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Subject: Re: Double Null move?

Author: Robert Hyatt

Date: 19:40:39 07/13/01

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On July 13, 2001 at 16:50:26, Uri Blass wrote:

>On July 13, 2001 at 14:25:23, Robert Hyatt wrote:
>>On July 13, 2001 at 12:28:01, Steve Maughan wrote:
>>>I'm thinking of implementing double null move in my program.  Now as far as I
>>>know the most conventional way is to do the normal null move search and if there
>>>is a cutoff follow it with a normal search at reduced depth to confirm no
>>>zugwag.  However I do remember that someone here (Vincent?) outlined a different
>>>way of doing double null move.  Is there another way?  If there is, what are the
>>>pros and cons of each?
>>That's the gist of it.  If the position is a zugzwang position, the second
>>null-move search will fail high, which will cause the first to fail low and
>>you don't run into the zug problem.
>>The downside is the cost.  The second null will fail low most of the time and
>>just generate wasted nodes.
>>The other downside is that not all null-positions are zugzwang problems.  In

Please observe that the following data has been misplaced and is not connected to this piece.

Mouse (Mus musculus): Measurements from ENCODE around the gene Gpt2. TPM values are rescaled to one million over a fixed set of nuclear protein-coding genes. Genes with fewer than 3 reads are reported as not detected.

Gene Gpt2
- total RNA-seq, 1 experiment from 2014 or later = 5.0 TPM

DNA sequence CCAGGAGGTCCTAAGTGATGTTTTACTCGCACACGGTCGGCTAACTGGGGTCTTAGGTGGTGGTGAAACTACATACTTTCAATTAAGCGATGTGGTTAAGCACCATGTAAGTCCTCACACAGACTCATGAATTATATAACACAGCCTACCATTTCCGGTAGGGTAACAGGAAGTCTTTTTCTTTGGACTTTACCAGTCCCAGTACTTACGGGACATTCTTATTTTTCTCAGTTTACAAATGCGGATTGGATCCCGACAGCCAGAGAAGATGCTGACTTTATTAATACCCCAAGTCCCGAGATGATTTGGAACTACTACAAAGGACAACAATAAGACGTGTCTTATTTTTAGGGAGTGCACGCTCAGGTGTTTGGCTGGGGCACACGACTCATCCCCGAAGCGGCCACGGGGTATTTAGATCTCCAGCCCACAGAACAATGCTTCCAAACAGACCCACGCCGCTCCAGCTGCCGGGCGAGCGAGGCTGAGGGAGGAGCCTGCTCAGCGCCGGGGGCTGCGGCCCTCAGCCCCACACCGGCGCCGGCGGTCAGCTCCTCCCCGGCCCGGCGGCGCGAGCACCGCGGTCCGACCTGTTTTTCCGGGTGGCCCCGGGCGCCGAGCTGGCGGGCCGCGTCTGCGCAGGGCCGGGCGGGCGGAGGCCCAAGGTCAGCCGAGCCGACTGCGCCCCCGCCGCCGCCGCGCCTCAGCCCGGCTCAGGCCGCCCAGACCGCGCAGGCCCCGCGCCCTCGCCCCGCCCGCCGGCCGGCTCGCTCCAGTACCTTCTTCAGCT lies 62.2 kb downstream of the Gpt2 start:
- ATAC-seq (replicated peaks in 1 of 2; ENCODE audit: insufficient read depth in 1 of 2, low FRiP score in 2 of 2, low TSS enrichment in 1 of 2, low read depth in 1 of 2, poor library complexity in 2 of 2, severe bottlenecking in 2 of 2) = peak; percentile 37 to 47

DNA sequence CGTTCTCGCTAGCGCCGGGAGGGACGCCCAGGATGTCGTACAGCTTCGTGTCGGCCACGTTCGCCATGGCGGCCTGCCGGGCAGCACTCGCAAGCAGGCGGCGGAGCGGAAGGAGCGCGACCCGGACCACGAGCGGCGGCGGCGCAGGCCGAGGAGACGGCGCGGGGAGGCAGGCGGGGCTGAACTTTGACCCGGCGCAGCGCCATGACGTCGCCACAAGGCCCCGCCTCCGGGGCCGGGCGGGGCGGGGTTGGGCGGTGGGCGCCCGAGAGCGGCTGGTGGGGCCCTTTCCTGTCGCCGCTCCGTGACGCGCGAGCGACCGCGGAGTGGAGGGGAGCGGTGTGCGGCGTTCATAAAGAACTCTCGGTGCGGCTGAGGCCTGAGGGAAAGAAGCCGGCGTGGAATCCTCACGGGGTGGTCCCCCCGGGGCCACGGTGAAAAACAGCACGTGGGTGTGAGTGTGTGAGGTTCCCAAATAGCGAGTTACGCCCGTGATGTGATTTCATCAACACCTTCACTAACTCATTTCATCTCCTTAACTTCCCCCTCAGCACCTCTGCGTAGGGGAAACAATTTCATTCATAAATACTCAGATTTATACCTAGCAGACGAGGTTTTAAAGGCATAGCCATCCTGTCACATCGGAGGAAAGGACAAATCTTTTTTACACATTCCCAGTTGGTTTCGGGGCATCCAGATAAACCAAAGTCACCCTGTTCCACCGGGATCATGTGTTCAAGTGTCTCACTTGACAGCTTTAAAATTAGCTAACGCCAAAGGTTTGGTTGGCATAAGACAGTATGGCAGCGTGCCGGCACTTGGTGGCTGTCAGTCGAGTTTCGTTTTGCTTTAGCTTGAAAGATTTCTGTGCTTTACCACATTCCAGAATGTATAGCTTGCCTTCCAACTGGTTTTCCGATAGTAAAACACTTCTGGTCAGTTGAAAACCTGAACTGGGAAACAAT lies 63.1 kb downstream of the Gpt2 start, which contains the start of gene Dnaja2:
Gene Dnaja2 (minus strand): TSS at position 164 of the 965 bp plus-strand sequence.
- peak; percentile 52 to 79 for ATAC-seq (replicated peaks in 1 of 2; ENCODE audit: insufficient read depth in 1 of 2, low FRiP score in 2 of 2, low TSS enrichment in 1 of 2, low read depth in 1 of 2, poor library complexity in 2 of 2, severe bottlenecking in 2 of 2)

>>fact, most null-move problems are caused by the R-value which bring the horizon
>>too close to spot a tactical threat.  Double null won't find any of those...
>>So you expend quite a bit of effort, to eliminate one small part of the total
>If you search to clearly reduced depth(for example before normal search with
>null move pruning to depth d when d>=6 you search without null move to depth
>d/2-2) then you may be less than 1% slower.
>I believe that it is a good deal to be 1% slower in order to avoid not seeing
>simple zunzwangs.
>I guess that you may earn 3 elo from not falling in some zunzwangs and lose only
>1 elo from being slightly slower.

It is far worse than 1%, as you try a null move after _every_ null move, except
you never do 3 in a row.  If you are searching to 14 plies, and you try a null
move at ply=2, remaining depth would be 9 (12 - R=2 - 1).  If you do a null-move
search at ply=3, remaining depth would be 6 (9 - R=2 - 1).  A 6 ply search is

Do a bunch of them and it is _really_ non-trivial...

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